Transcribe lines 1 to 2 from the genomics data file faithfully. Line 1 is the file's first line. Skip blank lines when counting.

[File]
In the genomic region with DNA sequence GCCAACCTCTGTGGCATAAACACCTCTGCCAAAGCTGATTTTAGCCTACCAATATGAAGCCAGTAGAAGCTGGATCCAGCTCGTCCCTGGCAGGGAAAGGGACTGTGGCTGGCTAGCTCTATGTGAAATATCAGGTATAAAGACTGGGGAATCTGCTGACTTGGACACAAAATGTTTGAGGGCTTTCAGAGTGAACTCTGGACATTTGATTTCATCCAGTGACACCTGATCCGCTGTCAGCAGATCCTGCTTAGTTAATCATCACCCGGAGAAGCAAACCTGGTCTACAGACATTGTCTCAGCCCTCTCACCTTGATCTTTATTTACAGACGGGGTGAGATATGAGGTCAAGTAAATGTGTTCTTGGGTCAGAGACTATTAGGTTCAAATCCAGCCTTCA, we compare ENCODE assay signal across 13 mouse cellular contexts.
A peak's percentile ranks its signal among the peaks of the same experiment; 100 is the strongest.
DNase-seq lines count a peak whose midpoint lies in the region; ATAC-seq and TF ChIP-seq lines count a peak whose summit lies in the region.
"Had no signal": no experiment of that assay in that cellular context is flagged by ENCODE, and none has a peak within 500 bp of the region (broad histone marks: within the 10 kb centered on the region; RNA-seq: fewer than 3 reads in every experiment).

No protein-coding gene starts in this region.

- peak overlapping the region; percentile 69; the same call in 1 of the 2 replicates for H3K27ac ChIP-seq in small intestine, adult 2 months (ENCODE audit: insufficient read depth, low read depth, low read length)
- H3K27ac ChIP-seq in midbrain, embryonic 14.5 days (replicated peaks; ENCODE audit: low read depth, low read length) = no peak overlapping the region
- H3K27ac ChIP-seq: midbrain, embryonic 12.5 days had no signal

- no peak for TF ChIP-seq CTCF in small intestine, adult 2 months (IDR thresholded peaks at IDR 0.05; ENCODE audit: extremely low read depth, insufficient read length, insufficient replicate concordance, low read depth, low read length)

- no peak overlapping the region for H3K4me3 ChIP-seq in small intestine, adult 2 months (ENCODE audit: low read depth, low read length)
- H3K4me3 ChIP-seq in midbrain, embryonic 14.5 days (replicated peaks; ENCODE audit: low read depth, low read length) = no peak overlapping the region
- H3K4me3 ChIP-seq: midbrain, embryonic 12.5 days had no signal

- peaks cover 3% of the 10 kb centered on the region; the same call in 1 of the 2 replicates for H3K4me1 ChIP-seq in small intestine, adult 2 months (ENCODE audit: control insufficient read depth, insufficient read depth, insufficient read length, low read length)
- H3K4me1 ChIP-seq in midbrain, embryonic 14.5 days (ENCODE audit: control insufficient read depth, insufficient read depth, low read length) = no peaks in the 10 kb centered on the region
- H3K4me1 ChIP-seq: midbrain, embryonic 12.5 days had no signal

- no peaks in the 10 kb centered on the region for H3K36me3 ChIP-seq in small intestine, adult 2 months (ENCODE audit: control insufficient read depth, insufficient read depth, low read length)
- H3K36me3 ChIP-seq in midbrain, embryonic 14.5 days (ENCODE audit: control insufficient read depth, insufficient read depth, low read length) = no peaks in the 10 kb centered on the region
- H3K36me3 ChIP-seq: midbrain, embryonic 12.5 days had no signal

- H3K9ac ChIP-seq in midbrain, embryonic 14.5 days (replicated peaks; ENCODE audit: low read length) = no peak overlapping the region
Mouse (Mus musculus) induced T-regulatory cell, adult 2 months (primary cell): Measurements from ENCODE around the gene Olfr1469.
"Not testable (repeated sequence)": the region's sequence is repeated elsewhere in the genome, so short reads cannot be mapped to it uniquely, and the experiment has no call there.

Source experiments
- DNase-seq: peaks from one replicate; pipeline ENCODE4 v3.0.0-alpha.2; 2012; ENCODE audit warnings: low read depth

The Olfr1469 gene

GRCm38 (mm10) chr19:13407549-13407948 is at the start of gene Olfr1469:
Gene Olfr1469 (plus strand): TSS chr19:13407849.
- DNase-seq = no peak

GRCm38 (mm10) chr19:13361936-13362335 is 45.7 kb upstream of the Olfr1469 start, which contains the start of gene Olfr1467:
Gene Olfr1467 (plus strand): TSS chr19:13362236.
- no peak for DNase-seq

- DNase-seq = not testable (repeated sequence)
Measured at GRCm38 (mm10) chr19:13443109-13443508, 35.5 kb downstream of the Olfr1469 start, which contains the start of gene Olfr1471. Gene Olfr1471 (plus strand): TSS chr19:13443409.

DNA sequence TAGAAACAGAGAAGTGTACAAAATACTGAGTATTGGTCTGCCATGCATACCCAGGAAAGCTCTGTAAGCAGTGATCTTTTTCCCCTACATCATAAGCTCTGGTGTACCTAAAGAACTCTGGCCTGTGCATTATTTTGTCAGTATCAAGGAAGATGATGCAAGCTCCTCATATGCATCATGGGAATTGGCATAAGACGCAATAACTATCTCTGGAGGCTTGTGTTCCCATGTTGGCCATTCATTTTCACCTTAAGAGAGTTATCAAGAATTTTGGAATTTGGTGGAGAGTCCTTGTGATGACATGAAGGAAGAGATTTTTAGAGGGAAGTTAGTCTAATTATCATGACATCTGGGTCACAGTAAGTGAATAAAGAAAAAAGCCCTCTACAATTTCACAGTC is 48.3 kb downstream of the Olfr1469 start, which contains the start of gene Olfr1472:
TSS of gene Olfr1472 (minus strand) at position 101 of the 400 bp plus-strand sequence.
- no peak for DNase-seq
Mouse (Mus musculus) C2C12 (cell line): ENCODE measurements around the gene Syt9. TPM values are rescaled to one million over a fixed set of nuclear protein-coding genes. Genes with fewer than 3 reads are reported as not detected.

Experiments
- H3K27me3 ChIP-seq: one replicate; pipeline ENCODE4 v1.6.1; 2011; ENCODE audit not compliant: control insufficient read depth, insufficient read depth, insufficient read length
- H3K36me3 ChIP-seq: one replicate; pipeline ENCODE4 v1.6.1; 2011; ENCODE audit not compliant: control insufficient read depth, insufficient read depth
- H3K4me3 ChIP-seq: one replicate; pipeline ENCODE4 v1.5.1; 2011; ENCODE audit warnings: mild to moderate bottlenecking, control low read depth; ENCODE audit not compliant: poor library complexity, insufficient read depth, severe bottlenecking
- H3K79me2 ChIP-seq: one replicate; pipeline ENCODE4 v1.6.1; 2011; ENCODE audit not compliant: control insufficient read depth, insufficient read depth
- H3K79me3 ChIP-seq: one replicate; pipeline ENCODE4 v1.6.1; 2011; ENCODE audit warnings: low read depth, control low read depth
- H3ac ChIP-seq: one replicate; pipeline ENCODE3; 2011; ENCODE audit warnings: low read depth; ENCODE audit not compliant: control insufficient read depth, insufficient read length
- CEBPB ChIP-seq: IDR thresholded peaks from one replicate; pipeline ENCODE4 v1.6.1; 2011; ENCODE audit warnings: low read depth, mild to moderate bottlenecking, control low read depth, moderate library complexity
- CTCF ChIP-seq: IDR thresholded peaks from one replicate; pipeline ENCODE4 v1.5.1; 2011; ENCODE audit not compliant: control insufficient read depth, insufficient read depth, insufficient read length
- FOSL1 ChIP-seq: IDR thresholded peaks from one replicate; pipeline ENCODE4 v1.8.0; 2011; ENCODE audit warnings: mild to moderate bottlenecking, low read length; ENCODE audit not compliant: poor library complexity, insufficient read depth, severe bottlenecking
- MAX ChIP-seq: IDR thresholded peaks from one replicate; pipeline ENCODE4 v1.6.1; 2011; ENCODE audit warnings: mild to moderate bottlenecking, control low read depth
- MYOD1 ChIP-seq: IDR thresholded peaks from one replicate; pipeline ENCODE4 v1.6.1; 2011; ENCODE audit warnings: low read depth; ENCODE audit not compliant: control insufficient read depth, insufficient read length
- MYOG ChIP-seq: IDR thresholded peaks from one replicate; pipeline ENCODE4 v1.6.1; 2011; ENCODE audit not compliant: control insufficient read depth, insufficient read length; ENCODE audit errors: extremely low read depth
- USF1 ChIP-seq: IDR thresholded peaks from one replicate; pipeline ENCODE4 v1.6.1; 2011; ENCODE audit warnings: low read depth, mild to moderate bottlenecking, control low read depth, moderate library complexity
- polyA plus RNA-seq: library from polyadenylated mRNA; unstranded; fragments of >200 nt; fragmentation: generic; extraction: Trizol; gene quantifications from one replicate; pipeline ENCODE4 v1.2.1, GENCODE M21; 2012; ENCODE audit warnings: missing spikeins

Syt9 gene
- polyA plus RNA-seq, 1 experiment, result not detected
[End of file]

In the genomic region with DNA sequence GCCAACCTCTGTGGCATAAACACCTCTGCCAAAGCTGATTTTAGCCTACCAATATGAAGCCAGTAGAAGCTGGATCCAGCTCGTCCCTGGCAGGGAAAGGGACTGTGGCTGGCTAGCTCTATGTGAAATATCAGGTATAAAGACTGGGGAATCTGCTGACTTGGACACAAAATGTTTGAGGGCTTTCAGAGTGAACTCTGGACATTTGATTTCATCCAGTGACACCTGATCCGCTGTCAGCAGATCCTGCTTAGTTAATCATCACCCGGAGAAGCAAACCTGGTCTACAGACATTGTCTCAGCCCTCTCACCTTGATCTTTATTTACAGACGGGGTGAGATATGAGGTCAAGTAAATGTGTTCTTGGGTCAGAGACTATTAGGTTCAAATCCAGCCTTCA, we compare ENCODE assay signal across 13 mouse cellular contexts.
A peak's percentile ranks its signal among the peaks of the same experiment; 100 is the strongest.